Rabbit Foot Creamery brings vegan cheese to Pittsburgh | Food | Pittsburgh | Pittsburgh City Paper

Rabbit Foot Creamery brings vegan cheese to Pittsburgh

click to enlarge Christopher Flenner of Rabbit Foot Creamery - PHOTO: COURTESY OF CHRISTOPHER FLENNER
Photo: Courtesy of Christopher Flenner
Christopher Flenner of Rabbit Foot Creamery
With coronavirus shutdowns extending for months, many have been forced to ask the question, “What’s next?” For Christopher Flenner, the answer is cheese.

Flenner is the founder of Rabbit Foot Creamery (the name is a tribute to a childhood nickname given to him by his grandmother), the city's newest plant-based cheese company, launched in late August at Farmer x Baker in Aspinwall. All of his cheeses — the flagship flavors including gouda, cheddar, fiesta jack, mozzarella, goat cheese, and almond feta — are non-GMO, organic, vegan, dairy-free, soy-free, and gluten-free.

Each cheese begins with a cultured coconut milk instead of what Flenner says is the more popular choice, coconut oil. He finds oil-based cheeses don’t “hold up like a real cheese”; the texture, he says, turns greasy and melts like “oily water.”
click to enlarge Rabbit Foot Creamery cheeseboard - PHOTO: COURTESY OF CHRISTOPHER FLENNER
Photo: Courtesy of Christopher Flenner
Rabbit Foot Creamery cheeseboard
After the coconut milk, he adds flavors, which come from added ingredients, not the milk. (There’s only a small amount of the cultured, acidic base in each cheese.) Flenner tries to keep on the lower side of additives, bringing flavor with the culturing agent, salt, nuts, and chickpea miso. His mozzarella is flavored with onion powder, and peppers are worked into the pepper-jack style fiesta jack cheese.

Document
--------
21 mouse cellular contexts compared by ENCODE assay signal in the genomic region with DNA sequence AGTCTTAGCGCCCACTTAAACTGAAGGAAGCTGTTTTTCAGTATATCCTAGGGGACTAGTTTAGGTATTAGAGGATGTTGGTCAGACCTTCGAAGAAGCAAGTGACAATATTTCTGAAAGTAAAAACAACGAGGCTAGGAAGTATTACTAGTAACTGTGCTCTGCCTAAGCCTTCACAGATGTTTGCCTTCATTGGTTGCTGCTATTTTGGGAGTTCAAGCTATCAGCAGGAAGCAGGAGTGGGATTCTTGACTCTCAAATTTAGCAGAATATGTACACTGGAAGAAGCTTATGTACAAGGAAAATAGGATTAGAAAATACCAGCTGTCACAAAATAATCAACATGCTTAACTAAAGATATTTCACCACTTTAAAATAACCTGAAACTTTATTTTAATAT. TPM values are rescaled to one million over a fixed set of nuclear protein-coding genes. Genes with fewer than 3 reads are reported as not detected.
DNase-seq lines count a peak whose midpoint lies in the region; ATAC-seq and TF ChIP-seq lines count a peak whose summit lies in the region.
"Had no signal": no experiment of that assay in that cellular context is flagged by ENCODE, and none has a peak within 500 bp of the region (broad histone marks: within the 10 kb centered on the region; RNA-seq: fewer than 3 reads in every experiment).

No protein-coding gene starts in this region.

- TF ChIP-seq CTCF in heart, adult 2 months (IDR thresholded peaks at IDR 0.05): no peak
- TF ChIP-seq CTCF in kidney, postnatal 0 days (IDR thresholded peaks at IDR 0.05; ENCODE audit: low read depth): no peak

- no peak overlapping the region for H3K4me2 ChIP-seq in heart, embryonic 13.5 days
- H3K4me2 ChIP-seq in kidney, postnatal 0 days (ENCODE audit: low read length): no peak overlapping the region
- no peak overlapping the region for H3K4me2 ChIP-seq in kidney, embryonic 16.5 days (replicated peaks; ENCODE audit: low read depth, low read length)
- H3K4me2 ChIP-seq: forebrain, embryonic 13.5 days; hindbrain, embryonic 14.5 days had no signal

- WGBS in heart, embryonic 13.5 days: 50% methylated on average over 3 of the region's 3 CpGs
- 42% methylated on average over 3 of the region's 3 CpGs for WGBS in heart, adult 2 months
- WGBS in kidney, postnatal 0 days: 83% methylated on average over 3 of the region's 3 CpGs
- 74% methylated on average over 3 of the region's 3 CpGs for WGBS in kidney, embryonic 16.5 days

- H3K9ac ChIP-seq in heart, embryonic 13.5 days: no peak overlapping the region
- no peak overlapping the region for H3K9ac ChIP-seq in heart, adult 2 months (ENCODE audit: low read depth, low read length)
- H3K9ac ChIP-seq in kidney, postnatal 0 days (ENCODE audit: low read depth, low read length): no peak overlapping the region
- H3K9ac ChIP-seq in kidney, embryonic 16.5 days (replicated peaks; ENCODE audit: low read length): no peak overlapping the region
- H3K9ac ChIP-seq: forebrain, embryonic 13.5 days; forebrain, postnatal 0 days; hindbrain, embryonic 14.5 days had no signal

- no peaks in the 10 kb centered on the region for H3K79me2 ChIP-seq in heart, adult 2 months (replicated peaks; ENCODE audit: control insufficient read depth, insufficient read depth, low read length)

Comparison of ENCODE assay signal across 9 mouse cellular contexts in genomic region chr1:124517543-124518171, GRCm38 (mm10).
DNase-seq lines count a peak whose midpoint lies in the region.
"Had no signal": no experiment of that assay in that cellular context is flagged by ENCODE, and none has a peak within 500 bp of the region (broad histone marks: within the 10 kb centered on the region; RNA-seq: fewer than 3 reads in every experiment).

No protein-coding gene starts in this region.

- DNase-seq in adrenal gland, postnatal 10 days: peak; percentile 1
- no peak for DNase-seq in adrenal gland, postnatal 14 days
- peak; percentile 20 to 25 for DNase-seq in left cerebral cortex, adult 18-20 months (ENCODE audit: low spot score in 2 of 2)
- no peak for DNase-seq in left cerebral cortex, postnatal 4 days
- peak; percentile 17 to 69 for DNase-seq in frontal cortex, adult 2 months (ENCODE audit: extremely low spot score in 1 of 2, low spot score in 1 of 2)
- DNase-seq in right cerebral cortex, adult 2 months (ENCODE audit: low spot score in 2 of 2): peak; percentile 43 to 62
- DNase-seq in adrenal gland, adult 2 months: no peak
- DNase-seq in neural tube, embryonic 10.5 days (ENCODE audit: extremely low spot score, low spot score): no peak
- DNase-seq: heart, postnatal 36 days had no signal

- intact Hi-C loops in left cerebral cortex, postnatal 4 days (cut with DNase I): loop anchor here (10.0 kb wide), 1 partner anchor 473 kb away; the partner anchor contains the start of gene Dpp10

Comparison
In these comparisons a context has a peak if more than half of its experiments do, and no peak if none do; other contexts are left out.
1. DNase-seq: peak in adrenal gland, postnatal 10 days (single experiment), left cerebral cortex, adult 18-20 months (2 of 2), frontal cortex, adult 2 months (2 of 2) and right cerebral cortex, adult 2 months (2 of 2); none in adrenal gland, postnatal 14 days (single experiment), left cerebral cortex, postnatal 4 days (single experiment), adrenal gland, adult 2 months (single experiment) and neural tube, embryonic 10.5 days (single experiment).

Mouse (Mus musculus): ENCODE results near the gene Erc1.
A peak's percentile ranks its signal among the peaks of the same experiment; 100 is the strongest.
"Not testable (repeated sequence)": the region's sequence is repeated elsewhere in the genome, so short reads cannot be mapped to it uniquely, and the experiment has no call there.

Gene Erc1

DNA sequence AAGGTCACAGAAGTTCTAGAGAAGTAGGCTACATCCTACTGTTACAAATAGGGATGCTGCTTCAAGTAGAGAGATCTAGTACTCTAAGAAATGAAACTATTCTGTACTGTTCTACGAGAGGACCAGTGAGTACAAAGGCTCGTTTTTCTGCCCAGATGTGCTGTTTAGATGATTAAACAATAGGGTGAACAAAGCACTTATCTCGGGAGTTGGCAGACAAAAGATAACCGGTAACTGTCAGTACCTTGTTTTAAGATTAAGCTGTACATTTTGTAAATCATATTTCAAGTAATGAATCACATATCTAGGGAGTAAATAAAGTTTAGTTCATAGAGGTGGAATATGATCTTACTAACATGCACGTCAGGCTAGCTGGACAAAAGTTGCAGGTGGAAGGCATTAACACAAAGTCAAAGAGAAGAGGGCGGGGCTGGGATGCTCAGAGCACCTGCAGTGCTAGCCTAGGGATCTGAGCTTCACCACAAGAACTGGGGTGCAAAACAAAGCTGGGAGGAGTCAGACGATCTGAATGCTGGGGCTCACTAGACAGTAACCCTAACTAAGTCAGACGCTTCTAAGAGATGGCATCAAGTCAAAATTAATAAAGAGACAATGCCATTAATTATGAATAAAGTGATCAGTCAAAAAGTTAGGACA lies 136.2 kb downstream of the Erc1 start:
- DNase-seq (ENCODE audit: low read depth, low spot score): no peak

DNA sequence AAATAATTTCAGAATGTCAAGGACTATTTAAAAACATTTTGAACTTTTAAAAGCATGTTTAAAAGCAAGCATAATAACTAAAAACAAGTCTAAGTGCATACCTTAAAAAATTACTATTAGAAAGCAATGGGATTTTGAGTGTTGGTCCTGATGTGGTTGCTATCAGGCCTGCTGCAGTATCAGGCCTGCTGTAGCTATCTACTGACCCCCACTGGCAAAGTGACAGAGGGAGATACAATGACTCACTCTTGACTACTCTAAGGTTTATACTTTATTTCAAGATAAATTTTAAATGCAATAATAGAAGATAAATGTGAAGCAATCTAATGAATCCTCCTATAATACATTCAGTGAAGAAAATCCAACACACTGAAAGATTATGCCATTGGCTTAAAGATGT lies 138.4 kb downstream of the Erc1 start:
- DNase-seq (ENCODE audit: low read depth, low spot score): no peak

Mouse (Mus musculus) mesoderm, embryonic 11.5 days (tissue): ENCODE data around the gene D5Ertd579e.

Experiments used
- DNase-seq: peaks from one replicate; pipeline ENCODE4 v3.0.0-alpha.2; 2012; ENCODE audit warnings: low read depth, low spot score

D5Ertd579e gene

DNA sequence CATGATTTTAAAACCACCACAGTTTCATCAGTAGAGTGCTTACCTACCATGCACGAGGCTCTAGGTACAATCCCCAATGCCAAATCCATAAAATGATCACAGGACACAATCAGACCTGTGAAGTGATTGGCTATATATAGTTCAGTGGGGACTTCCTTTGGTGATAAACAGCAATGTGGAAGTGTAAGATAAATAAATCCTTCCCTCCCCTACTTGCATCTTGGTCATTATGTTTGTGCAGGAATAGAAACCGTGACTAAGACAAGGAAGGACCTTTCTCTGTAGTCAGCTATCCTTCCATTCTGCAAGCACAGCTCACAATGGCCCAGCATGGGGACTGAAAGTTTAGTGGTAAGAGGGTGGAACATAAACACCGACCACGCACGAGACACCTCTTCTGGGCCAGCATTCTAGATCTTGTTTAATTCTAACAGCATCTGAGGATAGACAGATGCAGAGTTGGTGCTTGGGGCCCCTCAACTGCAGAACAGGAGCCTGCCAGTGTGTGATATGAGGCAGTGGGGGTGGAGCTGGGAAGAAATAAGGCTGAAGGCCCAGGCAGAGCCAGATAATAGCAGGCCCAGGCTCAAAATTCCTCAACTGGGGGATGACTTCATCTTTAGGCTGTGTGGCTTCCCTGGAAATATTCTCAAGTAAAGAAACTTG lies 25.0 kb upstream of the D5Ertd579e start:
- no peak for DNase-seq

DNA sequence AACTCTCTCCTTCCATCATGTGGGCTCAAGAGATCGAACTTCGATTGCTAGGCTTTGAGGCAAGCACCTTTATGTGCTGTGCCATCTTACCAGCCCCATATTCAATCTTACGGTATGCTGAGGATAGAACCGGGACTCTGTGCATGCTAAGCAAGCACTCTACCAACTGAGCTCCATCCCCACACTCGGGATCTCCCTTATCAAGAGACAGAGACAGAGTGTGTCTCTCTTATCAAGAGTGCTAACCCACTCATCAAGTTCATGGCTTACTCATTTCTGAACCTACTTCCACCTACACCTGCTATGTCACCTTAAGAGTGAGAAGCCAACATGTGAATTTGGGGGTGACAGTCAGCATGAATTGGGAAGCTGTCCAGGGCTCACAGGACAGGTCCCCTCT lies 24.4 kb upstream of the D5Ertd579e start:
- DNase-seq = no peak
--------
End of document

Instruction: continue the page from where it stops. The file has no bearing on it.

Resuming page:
Aging comes next, which also adds to flavor. Like their dairy counterparts, Flenner’s cheeses are aged in a temperature-controlled environment. But rather than build a cheese cave, Flenner opted for a wine fridge.


“Vegan cheese can age like dairy cheese a little bit, but since it's plant-based and not relying on cow’s milk, it has a different makeup that makes it a little trickier to do,” he explains. “I have my wine fridge in conjunction with a hygrometer that measures temperature and humidity. Too much or too little can make the cheese go south.”

In addition to his six flagship cheeses, Flenner is slowly producing a rich, aged bleu cheese and a camembert using a vegan mold. These cheeses take about eight weeks to grow mold and age, but once done, will sport the classic blue-green funk and veins on the inside.

Rabbit Foot Creamery cheeses are available for purchase through email (limited delivery and pick-up) and will soon be available through Flenner’s website, rabbitfootcreamery.bigcartel.com. They’re also available on the menu at Farmer x Baker from time-to-time. Updates on cheese availability and the progress of Flenner’s bleu cheese can be found on Instagram.com/rabbit_foot_creamery_.

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